Information Security for Small and Medium-Sized Enterprises

Like it or not your business information is crucial to the performance of your business, whether that’s Intellectual Property, client information, financial transactions, marketing proposals, next year’s sales strategy or anything that makes your business tick, or indeed unique. Government, corporate and security experts alike now all agree that the safety of this information is under increasing levels of attack.

Today’s lack of information security awareness within Small and Medium-sized Enterprises (SME) is balanced against a tenacious, rapidly growing and in many cases state-sponsored threat to seize that information. Whether the motive is to cause direct damage – for example, corruption of your IT infrastructure, or theft of financial transaction information, or for indirect affect – to steal your business ideas and become an emergent and low-priced competitor. As SME security awareness stagnates, the ingenuity and tenacity of those threatening your business intensifies at a rapid rate.

The economy is showing few signs of improvement, meaning your business may not be at its best and improving information security may just be seen as another financial complication, but if Sir Iain Lobban, Director GCHQ’s advice[1] is anything to go by, not taking information security seriously is only going to cause negative financial implications. Sir Iain’s advice: “Don’t let cyber security become the agenda – put it on the agenda”.

As an SME you may be looking for relationships with larger organisations, attracted to you for your flexibility and efficiency. A good reputation could foster a long-term relationship with these organisations, or may result in further similar business contracts with others. These larger organisations will be looking for a degree of information security, but any information-sharing will create mutual vulnerabilities, for which an appropriate level of assurance is necessary. If you are unable to provide the appropriate level of information assurance they’re likely to engage your competitors.

Having well-practiced and appropriately governed security policies and procedures, a confined and suitably secure IT infrastructure and trust-worthy personnel to use and administer it will stand you head and shoulders above the competitors who lack these qualities.

A report released by the Home Affairs Select Committee on 30th July 2013 claimed that the UK is not winning the war on cyber crime. Keith Vaz, MP, said: “Our country is the number one target for [cyber] gangs in 25 countries.” Although the UK government’s attitude is to shift gear on the reaction to and penalties for crime, the ones left holding the can in the mean time are businesses like yours.

Detailed below are some relevant statistics that may or may not be familiar to you. An information security breach survey[2] undertaken in April 2012 found that within the preceding 12 months:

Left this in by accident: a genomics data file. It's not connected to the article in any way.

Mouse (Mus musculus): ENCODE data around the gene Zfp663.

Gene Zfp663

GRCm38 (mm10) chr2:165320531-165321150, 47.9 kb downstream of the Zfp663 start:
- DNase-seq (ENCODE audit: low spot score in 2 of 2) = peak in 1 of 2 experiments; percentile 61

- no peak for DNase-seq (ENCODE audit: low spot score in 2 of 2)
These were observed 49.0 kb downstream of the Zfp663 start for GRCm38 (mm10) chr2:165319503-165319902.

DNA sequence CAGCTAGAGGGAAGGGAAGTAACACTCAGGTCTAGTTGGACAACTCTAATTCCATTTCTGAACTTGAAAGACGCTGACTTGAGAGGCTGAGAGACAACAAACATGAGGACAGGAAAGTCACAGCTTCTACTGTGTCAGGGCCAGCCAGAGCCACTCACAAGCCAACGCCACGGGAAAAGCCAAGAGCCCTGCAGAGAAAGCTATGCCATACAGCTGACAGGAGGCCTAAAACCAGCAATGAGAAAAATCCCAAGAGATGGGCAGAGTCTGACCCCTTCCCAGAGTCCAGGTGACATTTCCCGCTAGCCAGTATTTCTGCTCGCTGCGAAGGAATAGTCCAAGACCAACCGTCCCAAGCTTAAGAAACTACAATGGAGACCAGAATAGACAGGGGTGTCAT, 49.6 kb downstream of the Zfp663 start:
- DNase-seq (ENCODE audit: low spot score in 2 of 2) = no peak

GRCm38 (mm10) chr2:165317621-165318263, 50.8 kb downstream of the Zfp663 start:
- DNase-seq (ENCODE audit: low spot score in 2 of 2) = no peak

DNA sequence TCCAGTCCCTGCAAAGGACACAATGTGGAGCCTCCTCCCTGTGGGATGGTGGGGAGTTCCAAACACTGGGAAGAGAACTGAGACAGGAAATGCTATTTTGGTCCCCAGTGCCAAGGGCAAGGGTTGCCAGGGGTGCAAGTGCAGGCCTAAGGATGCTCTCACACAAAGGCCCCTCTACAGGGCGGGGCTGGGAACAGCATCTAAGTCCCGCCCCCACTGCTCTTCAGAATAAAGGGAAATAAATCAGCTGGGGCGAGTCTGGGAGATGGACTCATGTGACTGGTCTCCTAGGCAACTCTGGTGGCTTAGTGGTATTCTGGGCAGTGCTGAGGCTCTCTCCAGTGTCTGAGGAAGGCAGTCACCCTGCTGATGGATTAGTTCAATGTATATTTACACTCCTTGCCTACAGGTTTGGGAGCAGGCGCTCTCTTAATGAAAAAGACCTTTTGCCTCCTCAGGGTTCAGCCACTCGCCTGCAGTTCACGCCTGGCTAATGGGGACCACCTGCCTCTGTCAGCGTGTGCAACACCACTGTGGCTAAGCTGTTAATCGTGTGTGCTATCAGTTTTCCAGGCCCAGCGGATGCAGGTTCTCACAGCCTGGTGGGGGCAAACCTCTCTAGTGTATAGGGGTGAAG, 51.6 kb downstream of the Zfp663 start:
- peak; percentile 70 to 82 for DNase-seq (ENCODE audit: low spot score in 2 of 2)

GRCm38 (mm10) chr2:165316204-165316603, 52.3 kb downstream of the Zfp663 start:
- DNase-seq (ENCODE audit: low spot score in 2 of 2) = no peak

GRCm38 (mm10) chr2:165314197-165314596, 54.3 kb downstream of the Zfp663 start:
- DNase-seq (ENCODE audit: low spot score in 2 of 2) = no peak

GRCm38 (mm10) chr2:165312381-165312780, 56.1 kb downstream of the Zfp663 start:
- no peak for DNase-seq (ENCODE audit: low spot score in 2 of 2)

76% of small business had been subject to a security breach;

20% of small businesses had lost confidential data (80% of the breaches were serious);

£15k-£30k was the average cost of a small business’s worst security breach of the year;

75% of organisations where the security policy was poorly understood had staff-related breaches, and;

54% of small businesses didn’t have a programme for educating their staff about security risks.

Our Advice

Our advice is to implement an information security strategy. It can be a daunting prospect to the small or even medium-sized business owner and therefore it is often overlooked on a risk-management basis, i.e., the blinkered ‘I’ll put security on the agenda when we’ve banked our first £Million’ approach.

It needn’t be daunting and you don’t need a £M turnover to do it; the whole information security concept is proportionality and cost-efficiency balanced with your business needs. As you expand, your information banks will grow or your valuable information will increase in proportionate value, at which time you will need to tailor your already defined strategy.

How We Can Help

  • Review current security posture against best practice as defined by ISO/IEC 27001
  • Legal and regulatory compliance review
  • PCI-DSS review
  • Information risk governance and management arrangements
  • Assistance with policy writing
  • Certification services against ISO/IEC 27001
  • Training and mentoring
  • ISO/IEC 27001 Certified secure hosting and managed encryption services


The first thing you will need to consider is what types and amounts of data your organisation processes. Whether this is Personal Data, payment card data or sensitive business data. The security of this data is largely confined to the Confidentiality (the ability to prevent its access to those who do not need it), the Integrity (the ability to maintain the information’s accuracy and completeness), and the Availability (the ability to maintain accessibility and usability of an information asset on demand).

Risk Awareness – Although having considered the types and amounts of information, your assets and your business processes, you will now need to conduct a Risk Assessment. The risk assessment should incorporate the values of each of your information assets and processes, the vulnerabilities of your systems and a Threat Assessment (human malice or accident, and environmental hazards). Only when you have conducted an appropriate risk assessment should you consider implementing security controls to mitigate the assessed risks.

Governance – Information security starts in the Boardroom. It is the business owner or Managing Director’s responsibility to take accountability for information security within the business. She/he can nominate accountability and/ or responsibility for various information security functions, but the buck stops with them.

The owner/MD should put in place a formal security policy, which for a small business could be as simple as a signed statement to communicate their aims to safeguard sensitive business information and critical business systems from security threats. This security stature should be communicated to and adopted by all employees and business partners.